This book provides students with a concise introduction to the philosophy of methodology. The book stands apart from existing methodology texts by clarifying in a student-friendly and engaging way distinctions between philosophical positions, paradigms of inquiry, methodology and methods. Building an understanding of the relationships and distinctions between philosophical positions and paradigms is an essential part of the research process and integral to deploying the methodology and methods best suited for a research project, thesis or dissertation.
Aided throughout by definition boxes, examples and exercises for students, the book covers topics such as: Positivism and Post-positivism; Phenomenology; Critical Theory; Constructivism and Participatory Paradigms; Post-Modernism and Post-Structuralism; Ethnography; Grounded Theory; Hermeneutics; Foucault and Discourse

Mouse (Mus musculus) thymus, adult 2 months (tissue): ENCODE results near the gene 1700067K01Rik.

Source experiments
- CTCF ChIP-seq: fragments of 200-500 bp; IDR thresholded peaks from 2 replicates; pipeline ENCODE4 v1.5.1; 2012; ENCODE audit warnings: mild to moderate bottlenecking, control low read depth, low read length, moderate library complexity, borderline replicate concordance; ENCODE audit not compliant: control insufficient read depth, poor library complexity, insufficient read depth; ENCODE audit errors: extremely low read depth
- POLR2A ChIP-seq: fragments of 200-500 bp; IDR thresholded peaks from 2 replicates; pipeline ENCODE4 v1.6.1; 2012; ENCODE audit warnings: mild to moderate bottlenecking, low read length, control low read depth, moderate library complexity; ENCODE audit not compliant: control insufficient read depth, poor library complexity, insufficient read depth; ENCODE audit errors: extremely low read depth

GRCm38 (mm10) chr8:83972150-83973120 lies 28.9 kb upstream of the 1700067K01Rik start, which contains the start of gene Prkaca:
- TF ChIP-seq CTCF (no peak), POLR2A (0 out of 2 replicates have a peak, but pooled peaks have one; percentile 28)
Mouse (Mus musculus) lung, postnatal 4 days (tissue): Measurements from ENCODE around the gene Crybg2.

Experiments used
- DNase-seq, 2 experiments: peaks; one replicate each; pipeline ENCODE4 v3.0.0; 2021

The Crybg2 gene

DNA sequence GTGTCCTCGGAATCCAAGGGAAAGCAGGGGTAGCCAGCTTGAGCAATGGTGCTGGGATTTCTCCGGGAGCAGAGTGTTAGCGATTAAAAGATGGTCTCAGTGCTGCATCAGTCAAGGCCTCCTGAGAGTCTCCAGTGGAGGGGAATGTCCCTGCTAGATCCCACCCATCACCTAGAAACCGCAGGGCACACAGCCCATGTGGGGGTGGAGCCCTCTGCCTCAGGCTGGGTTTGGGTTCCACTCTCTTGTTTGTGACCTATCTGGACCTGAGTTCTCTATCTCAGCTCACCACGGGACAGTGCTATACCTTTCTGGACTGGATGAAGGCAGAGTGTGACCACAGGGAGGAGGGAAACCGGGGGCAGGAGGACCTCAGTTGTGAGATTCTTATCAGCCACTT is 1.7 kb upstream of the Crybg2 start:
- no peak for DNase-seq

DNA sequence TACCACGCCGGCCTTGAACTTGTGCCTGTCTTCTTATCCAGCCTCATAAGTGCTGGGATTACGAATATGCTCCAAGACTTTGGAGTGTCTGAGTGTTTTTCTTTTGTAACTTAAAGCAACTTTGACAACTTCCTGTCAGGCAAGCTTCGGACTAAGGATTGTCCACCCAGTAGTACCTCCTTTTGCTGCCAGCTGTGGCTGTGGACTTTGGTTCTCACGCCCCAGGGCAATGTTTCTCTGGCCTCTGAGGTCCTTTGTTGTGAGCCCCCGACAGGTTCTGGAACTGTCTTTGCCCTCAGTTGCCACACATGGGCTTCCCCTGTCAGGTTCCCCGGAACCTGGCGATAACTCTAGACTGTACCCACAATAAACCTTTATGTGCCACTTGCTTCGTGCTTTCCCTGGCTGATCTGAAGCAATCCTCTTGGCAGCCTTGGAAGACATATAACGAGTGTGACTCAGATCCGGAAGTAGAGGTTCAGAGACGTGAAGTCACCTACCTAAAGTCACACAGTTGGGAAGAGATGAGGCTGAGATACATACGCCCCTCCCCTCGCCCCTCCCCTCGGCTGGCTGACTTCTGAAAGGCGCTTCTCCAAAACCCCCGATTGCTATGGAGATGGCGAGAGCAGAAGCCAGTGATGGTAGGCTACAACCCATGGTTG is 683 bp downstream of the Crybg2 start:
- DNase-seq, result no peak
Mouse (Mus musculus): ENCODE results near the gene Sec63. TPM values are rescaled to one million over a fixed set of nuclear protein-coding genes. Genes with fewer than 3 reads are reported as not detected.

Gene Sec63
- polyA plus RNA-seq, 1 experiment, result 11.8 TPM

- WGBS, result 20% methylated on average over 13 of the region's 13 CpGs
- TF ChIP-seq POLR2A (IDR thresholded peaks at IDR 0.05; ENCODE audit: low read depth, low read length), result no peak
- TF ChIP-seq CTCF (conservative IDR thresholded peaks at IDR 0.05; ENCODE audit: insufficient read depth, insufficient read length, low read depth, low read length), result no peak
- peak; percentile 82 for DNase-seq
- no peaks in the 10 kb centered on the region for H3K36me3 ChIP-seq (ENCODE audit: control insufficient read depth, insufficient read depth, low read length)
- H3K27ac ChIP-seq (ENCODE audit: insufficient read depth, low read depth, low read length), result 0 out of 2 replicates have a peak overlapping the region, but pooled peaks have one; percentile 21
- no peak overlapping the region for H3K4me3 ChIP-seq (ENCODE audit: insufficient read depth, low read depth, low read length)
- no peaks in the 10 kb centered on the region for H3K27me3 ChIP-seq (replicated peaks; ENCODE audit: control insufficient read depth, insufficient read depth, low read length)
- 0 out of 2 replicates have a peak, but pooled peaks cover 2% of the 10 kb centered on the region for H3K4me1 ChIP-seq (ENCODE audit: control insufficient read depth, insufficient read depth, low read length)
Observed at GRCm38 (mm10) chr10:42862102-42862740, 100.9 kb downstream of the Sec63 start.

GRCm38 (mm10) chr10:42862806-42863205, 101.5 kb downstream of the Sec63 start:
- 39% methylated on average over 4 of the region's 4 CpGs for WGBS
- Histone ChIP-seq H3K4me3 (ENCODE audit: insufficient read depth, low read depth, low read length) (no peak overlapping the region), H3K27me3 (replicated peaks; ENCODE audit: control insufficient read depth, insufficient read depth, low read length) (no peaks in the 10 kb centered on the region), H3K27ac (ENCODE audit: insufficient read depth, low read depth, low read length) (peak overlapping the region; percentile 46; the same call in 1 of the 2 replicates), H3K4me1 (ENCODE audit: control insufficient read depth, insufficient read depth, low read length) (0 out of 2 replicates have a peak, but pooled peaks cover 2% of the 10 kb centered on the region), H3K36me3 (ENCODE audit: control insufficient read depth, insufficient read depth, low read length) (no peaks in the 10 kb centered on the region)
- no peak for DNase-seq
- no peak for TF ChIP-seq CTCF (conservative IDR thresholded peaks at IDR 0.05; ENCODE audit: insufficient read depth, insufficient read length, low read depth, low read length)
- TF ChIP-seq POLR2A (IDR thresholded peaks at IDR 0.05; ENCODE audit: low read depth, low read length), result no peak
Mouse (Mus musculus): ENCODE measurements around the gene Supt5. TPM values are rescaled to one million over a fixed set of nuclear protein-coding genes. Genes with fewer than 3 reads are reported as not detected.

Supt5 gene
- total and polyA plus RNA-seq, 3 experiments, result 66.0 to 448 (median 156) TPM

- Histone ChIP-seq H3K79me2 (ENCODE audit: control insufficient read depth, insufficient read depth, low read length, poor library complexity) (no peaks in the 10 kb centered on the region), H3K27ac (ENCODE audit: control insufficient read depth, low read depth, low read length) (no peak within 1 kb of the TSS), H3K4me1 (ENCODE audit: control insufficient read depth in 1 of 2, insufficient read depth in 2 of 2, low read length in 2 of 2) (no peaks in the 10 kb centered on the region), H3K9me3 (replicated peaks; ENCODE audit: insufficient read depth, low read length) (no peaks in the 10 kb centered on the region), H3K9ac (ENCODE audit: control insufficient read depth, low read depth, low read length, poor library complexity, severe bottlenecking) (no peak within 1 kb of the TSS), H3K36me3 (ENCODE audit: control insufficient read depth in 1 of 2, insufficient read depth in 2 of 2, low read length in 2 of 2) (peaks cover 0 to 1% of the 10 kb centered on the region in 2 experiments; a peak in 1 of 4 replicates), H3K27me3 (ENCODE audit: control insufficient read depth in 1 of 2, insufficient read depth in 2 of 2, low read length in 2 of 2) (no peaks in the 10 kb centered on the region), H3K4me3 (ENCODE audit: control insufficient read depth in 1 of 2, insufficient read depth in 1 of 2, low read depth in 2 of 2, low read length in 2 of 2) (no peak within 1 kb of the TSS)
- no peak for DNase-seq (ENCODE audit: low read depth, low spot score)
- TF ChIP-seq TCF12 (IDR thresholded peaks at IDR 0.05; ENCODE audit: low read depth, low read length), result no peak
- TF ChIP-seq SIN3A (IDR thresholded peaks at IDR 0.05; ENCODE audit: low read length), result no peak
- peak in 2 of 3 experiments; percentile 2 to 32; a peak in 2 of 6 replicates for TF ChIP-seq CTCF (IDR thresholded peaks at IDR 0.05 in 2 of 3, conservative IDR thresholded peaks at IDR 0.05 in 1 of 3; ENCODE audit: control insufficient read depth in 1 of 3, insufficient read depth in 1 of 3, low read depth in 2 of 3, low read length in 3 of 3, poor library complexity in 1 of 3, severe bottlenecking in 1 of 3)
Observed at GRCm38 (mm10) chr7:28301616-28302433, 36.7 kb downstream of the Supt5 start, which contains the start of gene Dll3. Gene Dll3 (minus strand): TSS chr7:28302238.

This text is aimed at final-year undergraduates and post-graduate research students. For more experienced researchers developing mixed methodological approaches, it can provide a greater understanding of underlying issues relating to unfamiliar techniques.
One of Foucault's main objectives was to formulate an archaeological method which broke with positivist correspondence theory and the idea of deeper meaning linked with hermeneutics. Archaeology encompassed a description or uncovering of the unconscious ideas and thoughts he labelled epistemés. He focused on the relationship between ...